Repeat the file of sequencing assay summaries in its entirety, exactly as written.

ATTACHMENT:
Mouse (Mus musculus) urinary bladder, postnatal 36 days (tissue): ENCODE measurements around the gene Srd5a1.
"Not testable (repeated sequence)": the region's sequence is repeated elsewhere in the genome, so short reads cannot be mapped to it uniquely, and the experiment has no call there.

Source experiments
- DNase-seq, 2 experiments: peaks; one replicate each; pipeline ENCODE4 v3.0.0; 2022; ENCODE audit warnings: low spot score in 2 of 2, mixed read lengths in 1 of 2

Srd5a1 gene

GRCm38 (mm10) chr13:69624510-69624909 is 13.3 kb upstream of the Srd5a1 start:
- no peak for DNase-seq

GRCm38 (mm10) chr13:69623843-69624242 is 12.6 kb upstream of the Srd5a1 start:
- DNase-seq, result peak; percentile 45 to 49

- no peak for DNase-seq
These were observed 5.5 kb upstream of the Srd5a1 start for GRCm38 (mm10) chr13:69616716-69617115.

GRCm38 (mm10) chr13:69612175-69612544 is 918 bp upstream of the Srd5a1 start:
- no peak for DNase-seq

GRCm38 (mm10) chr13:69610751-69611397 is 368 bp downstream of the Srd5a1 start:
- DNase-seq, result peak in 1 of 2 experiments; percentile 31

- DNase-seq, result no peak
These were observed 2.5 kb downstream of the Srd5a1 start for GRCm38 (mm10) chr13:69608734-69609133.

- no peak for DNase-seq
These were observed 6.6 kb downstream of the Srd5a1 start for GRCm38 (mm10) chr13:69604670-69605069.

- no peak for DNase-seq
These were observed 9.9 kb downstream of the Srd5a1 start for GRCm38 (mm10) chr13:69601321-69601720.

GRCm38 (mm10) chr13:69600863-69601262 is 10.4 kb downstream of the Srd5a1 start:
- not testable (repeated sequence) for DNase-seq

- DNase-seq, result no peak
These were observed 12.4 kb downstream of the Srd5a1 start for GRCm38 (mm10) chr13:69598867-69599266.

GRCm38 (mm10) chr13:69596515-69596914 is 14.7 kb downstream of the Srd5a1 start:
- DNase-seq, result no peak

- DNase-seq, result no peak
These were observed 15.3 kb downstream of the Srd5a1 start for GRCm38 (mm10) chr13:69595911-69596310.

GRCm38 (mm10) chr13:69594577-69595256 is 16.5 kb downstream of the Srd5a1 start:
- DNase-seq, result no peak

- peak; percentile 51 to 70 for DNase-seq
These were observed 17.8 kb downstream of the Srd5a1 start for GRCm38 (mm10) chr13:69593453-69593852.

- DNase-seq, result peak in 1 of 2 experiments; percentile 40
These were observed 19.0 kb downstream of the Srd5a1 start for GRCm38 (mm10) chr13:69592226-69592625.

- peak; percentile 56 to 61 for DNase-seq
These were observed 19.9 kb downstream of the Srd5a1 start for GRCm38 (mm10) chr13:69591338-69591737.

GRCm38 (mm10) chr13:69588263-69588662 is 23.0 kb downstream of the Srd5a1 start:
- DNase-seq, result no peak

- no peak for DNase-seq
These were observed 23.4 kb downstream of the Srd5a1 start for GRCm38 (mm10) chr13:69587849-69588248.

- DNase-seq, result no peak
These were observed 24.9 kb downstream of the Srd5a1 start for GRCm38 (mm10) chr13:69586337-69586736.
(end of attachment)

Mouse (Mus musculus) urinary bladder, postnatal 36 days (tissue): ENCODE measurements around the gene Srd5a1.
"Not testable (repeated sequence)": the region's sequence is repeated elsewhere in the genome, so short reads cannot be mapped to it uniquely, and the experiment has no call there.

Source experiments
- DNase-seq, 2 experiments: peaks; one replicate each; pipeline ENCODE4 v3.0.0; 2022; ENCODE audit warnings: low spot score in 2 of 2, mixed read lengths in 1 of 2

Srd5a1 gene

GRCm38 (mm10) chr13:69624510-69624909 is 13.3 kb upstream of the Srd5a1 start:
- no peak for DNase-seq

GRCm38 (mm10) chr13:69623843-69624242 is 12.6 kb upstream of the Srd5a1 start:
- DNase-seq, result peak; percentile 45 to 49

- no peak for DNase-seq
These were observed 5.5 kb upstream of the Srd5a1 start for GRCm38 (mm10) chr13:69616716-69617115.

GRCm38 (mm10) chr13:69612175-69612544 is 918 bp upstream of the Srd5a1 start:
- no peak for DNase-seq

GRCm38 (mm10) chr13:69610751-69611397 is 368 bp downstream of the Srd5a1 start:
- DNase-seq, result peak in 1 of 2 experiments; percentile 31

- DNase-seq, result no peak
These were observed 2.5 kb downstream of the Srd5a1 start for GRCm38 (mm10) chr13:69608734-69609133.

- no peak for DNase-seq
These were observed 6.6 kb downstream of the Srd5a1 start for GRCm38 (mm10) chr13:69604670-69605069.

- no peak for DNase-seq
These were observed 9.9 kb downstream of the Srd5a1 start for GRCm38 (mm10) chr13:69601321-69601720.

GRCm38 (mm10) chr13:69600863-69601262 is 10.4 kb downstream of the Srd5a1 start:
- not testable (repeated sequence) for DNase-seq

- DNase-seq, result no peak
These were observed 12.4 kb downstream of the Srd5a1 start for GRCm38 (mm10) chr13:69598867-69599266.

GRCm38 (mm10) chr13:69596515-69596914 is 14.7 kb downstream of the Srd5a1 start:
- DNase-seq, result no peak

- DNase-seq, result no peak
These were observed 15.3 kb downstream of the Srd5a1 start for GRCm38 (mm10) chr13:69595911-69596310.

GRCm38 (mm10) chr13:69594577-69595256 is 16.5 kb downstream of the Srd5a1 start:
- DNase-seq, result no peak

- peak; percentile 51 to 70 for DNase-seq
These were observed 17.8 kb downstream of the Srd5a1 start for GRCm38 (mm10) chr13:69593453-69593852.

- DNase-seq, result peak in 1 of 2 experiments; percentile 40
These were observed 19.0 kb downstream of the Srd5a1 start for GRCm38 (mm10) chr13:69592226-69592625.

- peak; percentile 56 to 61 for DNase-seq
These were observed 19.9 kb downstream of the Srd5a1 start for GRCm38 (mm10) chr13:69591338-69591737.

GRCm38 (mm10) chr13:69588263-69588662 is 23.0 kb downstream of the Srd5a1 start:
- DNase-seq, result no peak

- no peak for DNase-seq
These were observed 23.4 kb downstream of the Srd5a1 start for GRCm38 (mm10) chr13:69587849-69588248.

- DNase-seq, result no peak
These were observed 24.9 kb downstream of the Srd5a1 start for GRCm38 (mm10) chr13:69586337-69586736.